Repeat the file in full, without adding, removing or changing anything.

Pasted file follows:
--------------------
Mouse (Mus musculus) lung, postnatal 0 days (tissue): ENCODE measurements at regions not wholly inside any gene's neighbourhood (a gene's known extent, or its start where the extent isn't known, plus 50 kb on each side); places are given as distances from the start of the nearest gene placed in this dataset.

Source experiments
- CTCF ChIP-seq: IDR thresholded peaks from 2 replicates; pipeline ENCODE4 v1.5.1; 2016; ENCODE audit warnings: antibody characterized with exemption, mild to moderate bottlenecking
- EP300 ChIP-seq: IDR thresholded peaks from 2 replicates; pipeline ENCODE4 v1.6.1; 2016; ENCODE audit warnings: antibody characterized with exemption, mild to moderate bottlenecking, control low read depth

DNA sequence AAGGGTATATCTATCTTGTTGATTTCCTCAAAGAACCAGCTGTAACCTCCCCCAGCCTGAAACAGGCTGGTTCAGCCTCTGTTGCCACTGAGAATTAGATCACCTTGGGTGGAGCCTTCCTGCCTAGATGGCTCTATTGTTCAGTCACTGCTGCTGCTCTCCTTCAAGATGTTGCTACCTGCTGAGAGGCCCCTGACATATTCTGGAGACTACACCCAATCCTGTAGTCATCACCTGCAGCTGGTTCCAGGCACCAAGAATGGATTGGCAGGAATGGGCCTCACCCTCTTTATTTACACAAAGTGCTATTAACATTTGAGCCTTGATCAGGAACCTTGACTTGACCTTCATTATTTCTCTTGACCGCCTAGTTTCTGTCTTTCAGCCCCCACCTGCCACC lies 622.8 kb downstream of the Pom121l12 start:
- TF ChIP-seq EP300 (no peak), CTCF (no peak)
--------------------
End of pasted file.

Mouse (Mus musculus) lung, postnatal 0 days (tissue): ENCODE measurements at regions not wholly inside any gene's neighbourhood (a gene's known extent, or its start where the extent isn't known, plus 50 kb on each side); places are given as distances from the start of the nearest gene placed in this dataset.

Source experiments
- CTCF ChIP-seq: IDR thresholded peaks from 2 replicates; pipeline ENCODE4 v1.5.1; 2016; ENCODE audit warnings: antibody characterized with exemption, mild to moderate bottlenecking
- EP300 ChIP-seq: IDR thresholded peaks from 2 replicates; pipeline ENCODE4 v1.6.1; 2016; ENCODE audit warnings: antibody characterized with exemption, mild to moderate bottlenecking, control low read depth

DNA sequence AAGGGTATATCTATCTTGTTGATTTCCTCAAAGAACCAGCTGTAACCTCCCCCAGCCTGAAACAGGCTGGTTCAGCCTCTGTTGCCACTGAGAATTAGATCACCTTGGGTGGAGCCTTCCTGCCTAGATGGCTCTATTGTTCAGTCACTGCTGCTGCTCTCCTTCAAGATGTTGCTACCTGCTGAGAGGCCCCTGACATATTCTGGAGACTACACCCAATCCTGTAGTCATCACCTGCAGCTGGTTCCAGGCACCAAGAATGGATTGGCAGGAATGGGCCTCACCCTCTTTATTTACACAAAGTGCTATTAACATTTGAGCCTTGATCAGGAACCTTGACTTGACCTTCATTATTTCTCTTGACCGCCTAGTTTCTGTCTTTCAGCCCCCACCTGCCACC lies 622.8 kb downstream of the Pom121l12 start:
- TF ChIP-seq EP300 (no peak), CTCF (no peak)